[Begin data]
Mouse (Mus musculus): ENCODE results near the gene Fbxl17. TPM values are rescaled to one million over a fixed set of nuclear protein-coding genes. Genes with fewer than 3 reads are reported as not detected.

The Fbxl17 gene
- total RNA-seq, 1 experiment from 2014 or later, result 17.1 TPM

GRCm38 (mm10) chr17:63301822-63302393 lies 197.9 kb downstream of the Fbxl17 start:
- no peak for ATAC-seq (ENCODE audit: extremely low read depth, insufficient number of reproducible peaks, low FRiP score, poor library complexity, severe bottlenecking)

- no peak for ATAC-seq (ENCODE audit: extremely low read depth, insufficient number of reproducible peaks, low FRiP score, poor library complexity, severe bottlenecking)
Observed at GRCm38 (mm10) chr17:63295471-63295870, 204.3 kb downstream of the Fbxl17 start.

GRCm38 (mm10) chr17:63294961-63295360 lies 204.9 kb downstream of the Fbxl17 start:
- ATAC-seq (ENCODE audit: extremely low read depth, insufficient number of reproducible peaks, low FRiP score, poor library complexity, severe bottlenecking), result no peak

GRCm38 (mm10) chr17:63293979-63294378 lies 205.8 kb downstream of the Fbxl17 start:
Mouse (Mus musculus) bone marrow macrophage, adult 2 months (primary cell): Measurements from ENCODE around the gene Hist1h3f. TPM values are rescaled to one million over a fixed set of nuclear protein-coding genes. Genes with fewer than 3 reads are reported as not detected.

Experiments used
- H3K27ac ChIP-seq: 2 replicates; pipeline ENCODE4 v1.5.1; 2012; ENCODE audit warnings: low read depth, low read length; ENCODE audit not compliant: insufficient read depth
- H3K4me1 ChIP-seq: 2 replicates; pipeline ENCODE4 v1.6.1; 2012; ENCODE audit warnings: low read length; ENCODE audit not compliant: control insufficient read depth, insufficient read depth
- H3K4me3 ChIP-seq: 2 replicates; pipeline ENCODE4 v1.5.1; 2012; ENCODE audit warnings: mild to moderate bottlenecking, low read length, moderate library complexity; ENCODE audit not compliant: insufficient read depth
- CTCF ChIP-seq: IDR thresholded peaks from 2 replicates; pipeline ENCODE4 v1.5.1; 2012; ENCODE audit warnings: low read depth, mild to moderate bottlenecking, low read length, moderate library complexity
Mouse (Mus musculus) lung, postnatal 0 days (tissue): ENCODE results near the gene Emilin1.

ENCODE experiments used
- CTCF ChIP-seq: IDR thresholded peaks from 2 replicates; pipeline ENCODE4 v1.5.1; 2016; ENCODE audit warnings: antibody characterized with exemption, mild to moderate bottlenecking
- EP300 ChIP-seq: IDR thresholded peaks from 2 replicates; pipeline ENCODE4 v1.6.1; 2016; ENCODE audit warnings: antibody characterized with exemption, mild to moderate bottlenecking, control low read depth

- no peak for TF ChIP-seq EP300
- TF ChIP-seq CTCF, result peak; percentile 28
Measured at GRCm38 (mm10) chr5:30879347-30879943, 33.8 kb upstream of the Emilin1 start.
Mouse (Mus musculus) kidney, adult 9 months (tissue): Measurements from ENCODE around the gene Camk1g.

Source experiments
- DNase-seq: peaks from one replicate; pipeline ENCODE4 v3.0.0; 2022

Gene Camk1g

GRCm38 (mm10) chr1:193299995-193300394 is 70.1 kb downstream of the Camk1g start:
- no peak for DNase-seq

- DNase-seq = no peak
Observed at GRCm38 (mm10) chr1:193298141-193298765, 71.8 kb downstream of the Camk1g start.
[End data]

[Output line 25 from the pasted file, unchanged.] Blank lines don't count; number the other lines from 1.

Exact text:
Source experiments